University Debates workshop – “Europe, whereto?”

MESA10, in cooperation with its partner, Center for Euro-Atlantic Studies in Belgrade (CEAS), launched the continuation of the project of innovative online debates between the university students from Serbia, Moldova, Bosnia Herzegovina, Montenegro and Slovakia “Strengthening Democratic Values Among Youth”.

Students from seven universities from Belgrade, Novi Sad, Chisinau, Sarajevo, Podgorica, Bratislava and Banská Bystrica had the honor to attend the workshop “EUROPE, WHERETO?” with Ambassador Rastislav Káčer, Honorary Chairman of GLOBSEC, recognized expert in transatlantic relations, security and defense. Former State Secretary of Slovakia’s Ministry of Defense, former Ambassador of Slovakia to the United States of America and Hungary.

Ambassador Káčer touched upon the concept of the past and future crisis and challenges our societies will face, the multispeed Europe, the common European military, NATO-Russia relations and possibilities to increase EU´s democratic legitimacy and meaningful joint actions.

The EU is an imperfect political project but it is the best system we have ever created. It supports cooperation, competition, and collaboration. However, the substantial changes happening in our society is changing it to its core. We can detect that the rise of populism, extremism, growing hate, anger, and aggression are threatening our values. We need to look for new solutions how to adapt but these solutions must be adequate. As Ambassador Káčer put it, “if you have a flu, you do not want to cure it with chemotherapy”.

On multispeed EU
The EU is a large project that needs to accommodate various speeds of integration. In example, the Schengen zone is one integrated circle, the Eurozone is another one. The EU has always been multispeed which is creating a healthy and competitive environment if the rules are transparent, the integration is accessible based on transparent rules.

On NATO
There is a belief that NATO is slowly surrounding Russia, which might be seen as an offensive action rather than defensive. However, this is belief is a mistaken one. NATO attempted to engage Russia into its activities, such as joint military exercises. Russia declined these invitations. There are no NATO troops nearby the Russian borders, these are troops operated by the sovereign nations states. The NATO membership is voluntary choice of every sovereign nation, preceded by a long and exhausting negotiation. Just as any relationship, NATO is not an obligation but a sovereign choice. The decision making at NATO is very democratic, most of the decisions are made collectively, even unanimously and every country has a veto power.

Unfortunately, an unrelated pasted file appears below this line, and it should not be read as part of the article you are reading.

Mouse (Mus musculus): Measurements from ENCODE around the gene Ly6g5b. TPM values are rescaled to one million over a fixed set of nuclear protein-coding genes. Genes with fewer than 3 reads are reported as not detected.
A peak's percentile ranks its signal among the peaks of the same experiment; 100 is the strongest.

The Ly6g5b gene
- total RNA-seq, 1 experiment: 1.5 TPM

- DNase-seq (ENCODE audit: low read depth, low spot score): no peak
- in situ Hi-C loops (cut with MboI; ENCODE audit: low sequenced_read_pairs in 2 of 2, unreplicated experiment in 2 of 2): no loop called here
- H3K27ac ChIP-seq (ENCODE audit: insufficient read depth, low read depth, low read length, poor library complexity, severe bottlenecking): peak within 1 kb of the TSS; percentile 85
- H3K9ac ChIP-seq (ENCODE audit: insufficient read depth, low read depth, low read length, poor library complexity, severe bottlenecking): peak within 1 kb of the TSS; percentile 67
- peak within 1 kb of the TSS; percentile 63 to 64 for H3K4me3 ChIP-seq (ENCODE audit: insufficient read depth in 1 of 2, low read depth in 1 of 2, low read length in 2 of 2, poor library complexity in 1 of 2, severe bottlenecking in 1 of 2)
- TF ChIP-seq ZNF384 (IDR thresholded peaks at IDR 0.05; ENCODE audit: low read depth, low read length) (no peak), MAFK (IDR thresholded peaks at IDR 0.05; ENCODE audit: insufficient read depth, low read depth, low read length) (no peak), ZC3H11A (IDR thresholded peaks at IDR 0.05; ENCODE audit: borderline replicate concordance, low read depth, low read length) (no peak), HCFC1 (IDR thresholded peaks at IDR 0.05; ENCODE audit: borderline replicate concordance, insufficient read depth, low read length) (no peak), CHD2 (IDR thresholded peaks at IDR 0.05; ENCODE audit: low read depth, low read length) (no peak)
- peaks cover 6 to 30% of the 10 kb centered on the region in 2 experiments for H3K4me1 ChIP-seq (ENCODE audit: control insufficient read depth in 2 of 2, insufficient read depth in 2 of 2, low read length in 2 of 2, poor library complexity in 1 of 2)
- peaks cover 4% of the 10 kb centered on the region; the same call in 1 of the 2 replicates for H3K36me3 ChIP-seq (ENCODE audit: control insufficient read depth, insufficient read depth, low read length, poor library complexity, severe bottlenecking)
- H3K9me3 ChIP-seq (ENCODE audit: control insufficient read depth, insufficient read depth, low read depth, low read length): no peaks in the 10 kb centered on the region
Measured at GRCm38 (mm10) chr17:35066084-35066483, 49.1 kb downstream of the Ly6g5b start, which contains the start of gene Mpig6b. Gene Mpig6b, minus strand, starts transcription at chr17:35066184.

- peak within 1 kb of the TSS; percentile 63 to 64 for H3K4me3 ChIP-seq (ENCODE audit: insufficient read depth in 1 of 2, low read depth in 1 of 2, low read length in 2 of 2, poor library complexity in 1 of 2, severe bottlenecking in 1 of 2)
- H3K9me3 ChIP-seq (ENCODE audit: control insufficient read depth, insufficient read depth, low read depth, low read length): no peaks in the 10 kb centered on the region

NATO in comparison to the Warsaw Pact is organizationally, structurally and technically a very different organization. In the Warsaw Pact, members did not have a possibility for collective decision making and had to follow orders from the central organization seated in Moscow. Making comparison between the Warsaw Pact and NATO therefore is a fallacy.

On common European military
We have a well-worked command structures within the NATO, therefore replacing it with something new would not be beneficial. Europe could be, however, more cooperative in term of the defense industry and technical standards (e.g. making air-to-air fueling easier). Also, the support of usage of European military goods could be strengthened if their technical superiority is similar.

On the migration crisis
All relationships are tested during crisis as crisis can challenge and change dramatically many things. Every crisis is a test for endurance. Regarding the migration crisis which was also an emotional crisis, we partially passed it, we have taken some proper lessons to be learned and took responsibility. Migration is a complicated issue with no simple solution, we need to work on integration of these policies as well.

On populism
During crisis populism arises, offering an easy (and often magical) solution for complex and hard issues. With Brexit we saw what populism and infowar can cause. Although Prime Minister Cameron thought the referendum will have a clear foreseeable outcome, nonetheless it was hijacked by the populists. We should not underestimate the power of populism. We need to strengthen resistance within our society, to be more resistant towards hate and easy shortcuts as there are none. It is always harder to be more constructive. Although people pushing for populist solutions during the crisis will be naturally eliminated from the political debates by the voters as they are not getting the mandate again by not delivering the promise, we need to strengthen active citizenships as well to be able to confront the populists. We also need strong and accountable journalism.
We need to raise the bar of awareness on EU and its benefits for our everyday life. We need to advocate it and educate the people. People often neglect these benefits and then fall into the trap of populism.

On “sexy” Europe
Europe was often compared to a mother with its gentle and soft power. Last months the EU´s soft power is eroding, we started to question our solidarity towards others, and our values. The Greek crisis, the migration crisis, raise of political extremism are all contributing to this erosion of the soft power. Europe is not a perfect project but it is very flexible and tunable, compared to other regimes, e.g. authoritarian or autocracy ones which cannot adjust to the need of its citizens. We should limit joint actions in areas where the benefits of local management would be grater and focus on areas where joint actions are inevitable—e.g. common asylum policy. We don´t need joint actions in areas where decentralized locally managed ventures would increase competitiveness and benefit all of us in the long run. But the security of citizens is not one of these areas.